Thursday, 25 March 2021

When is a Kit not a Kit? Part 2

 Previously, I did a post about whether 3D printed models could qualify as making. Well, here's another little conundrum which is maybe even more though provoking...

Is a 'virtual kit' still a kit? ­čśĽ

Let me explain. I've been playing the PC game 'TANK MECHANIC SIMULATOR' for a while now - in this game you take on the role of a tank museum curator (and his staff) and you are tasked with collecting and renovation old tank hulks so that you can display them in your museum!

I find this game very relaxing, it's sort of a 3D virtual jig-saw puzzle in a way. Nothing too mentally taxing, though you can up the challenge by stripping the tanks right down to the last nut (which is what I do). Reassembling them in the right order can be a bit of a head scratcher! ­čść

Above: You begin your Tank Mechanic Simulator project with a real junker! Aside from
being a rust bucket you will find that there are many parts missing which you will have to
source or craft in order to be able to renovate the tank! (Pzr. III)

Anyway, my point is two-fold. First of all, as a scale modeller I find this process very educational and it gives me a real insight into how complex some of these armoured vehicles are. It also gives me a real insight into what some of the components are and how they fit together, which is a real boon when you are taking on a complicated plastic kit.

Being able to see inside a vehicle that you are making a plastic kit of can be very useful, especially is you a super detailing your model.

Above: (Panzer III) Stripping back the tank to it's basics and slowly replacing the
missing components is very relaxing. Here you see me about to spray the new bits
which so far have just been primed in red.

But also, and my main point is, even though this is virtual assembly you still get a kick out of completing, painting and adding the decals on the tanks in this game. And it's a lot less messy!

Now, I'm not going to be as stupid as to try and convince anyone that a game like Tank Mechanic Simulator is any real substitute for the physical craft of scale model making, but as I have pointed out it can be a useful and satisfying ancillary hobby for modellers.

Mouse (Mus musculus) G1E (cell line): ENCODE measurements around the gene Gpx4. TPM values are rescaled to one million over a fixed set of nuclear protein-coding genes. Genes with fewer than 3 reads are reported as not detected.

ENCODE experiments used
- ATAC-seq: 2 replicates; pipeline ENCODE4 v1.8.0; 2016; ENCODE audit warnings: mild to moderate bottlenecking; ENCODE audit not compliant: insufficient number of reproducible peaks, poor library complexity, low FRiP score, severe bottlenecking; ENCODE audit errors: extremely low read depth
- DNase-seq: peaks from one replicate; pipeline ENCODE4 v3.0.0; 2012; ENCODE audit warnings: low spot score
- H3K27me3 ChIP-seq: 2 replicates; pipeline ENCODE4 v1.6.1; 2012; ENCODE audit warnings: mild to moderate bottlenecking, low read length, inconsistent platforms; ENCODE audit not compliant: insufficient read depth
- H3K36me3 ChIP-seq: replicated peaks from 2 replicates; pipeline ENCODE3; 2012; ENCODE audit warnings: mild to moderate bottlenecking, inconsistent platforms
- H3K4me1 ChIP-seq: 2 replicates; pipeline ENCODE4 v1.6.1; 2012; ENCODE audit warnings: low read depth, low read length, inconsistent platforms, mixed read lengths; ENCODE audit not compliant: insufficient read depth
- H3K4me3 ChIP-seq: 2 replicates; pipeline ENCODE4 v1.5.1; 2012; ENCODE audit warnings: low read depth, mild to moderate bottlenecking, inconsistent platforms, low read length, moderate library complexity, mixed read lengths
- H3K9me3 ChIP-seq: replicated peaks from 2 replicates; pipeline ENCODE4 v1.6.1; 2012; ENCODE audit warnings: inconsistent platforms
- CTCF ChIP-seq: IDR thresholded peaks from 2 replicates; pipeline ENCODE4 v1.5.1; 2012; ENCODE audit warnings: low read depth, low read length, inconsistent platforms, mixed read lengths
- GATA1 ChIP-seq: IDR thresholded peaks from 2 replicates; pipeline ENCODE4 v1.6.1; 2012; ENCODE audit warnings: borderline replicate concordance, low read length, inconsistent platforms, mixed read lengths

Above: You get a real sense of elation when you finally complete a tanks in this
game. Here I have put back together my Panzer III, I can now sell it or place it
in my virtual museum!

As the game progresses you access bigger and more complex tanks to challenge you. I have reached the pinacol of the available tanks - so far, but more are in development - with the German Panther & Tiger and the Soviet KV-2 and American Pershing! Believe me when I say that the more complex tanks can really make you sweat!

Above: The interior of the German Panther tank (using the x-ray mode). This gives
you an idea of just how complex the late-war tanks begin to get. Believe me when I 
say that there is nothing more frustrating to finally complete a tank like this only to
find that you forgot one small component hidden deep inside!

There is lots more to this game I haven't covered - like the excavating for buried tanks, painting camo schemes and organizing your museum - but the renovation and construction are most relevant to model makers I guess.

Eventually you do work your way through the dozen tanks that come with the game, but the developers do have a long-term plan for the game and are adding some very interesting projects to the game in the future. I'm absolutely ecstatic at the idea of doing a Churchill tank and Lordy - that Maus!!! ­čśü


Tank Mechanic Simulator is available on STEAM for £15: https://store.steampowered.com/app/407130/Tank_Mechanic_Simulator/

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